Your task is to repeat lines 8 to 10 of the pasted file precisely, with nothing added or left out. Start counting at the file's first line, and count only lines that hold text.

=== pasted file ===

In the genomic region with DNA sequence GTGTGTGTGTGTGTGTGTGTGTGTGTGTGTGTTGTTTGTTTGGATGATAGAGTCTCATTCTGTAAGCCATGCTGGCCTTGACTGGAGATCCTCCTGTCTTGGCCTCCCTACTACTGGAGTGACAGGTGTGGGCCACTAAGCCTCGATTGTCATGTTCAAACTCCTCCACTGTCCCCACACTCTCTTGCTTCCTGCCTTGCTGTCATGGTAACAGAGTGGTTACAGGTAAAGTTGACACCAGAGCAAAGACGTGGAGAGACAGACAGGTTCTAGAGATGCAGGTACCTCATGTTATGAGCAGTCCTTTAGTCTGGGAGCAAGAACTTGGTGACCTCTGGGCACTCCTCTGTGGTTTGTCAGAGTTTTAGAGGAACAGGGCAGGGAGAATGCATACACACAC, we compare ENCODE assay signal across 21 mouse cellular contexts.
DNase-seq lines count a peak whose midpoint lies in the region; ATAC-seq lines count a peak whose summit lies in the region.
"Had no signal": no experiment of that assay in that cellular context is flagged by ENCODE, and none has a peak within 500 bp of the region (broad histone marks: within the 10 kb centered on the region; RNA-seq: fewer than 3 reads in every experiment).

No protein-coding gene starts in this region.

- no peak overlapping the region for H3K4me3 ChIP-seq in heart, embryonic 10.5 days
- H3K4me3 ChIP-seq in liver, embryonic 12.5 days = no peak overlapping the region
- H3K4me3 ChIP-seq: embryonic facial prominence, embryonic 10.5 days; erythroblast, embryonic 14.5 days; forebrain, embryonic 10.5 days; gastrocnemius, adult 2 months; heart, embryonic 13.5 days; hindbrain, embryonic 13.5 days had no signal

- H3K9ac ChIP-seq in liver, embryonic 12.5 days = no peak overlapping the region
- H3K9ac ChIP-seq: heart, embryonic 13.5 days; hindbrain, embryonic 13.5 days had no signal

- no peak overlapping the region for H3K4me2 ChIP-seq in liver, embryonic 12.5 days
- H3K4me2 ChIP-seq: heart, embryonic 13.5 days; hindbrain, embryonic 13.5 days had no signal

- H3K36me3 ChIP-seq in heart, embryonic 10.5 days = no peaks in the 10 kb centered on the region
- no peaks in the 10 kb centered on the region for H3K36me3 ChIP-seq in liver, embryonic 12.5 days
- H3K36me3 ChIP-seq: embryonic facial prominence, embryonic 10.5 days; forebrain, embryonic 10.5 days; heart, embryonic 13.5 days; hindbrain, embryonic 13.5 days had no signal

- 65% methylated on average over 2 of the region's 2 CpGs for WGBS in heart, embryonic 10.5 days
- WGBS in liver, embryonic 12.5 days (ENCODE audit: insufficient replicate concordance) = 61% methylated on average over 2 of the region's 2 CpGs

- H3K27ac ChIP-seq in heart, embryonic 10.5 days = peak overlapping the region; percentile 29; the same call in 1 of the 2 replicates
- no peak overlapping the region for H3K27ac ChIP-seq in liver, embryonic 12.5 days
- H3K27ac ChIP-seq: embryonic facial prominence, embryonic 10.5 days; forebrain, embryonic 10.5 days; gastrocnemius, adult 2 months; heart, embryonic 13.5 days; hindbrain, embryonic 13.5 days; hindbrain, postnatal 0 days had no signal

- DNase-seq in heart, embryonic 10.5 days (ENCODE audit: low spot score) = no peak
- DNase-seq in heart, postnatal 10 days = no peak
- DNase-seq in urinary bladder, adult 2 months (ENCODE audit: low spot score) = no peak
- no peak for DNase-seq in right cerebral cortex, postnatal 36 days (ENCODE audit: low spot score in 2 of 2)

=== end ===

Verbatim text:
- H3K9ac ChIP-seq in liver, embryonic 12.5 days = no peak overlapping the region
- H3K9ac ChIP-seq: heart, embryonic 13.5 days; hindbrain, embryonic 13.5 days had no signal

- no peak overlapping the region for H3K4me2 ChIP-seq in liver, embryonic 12.5 days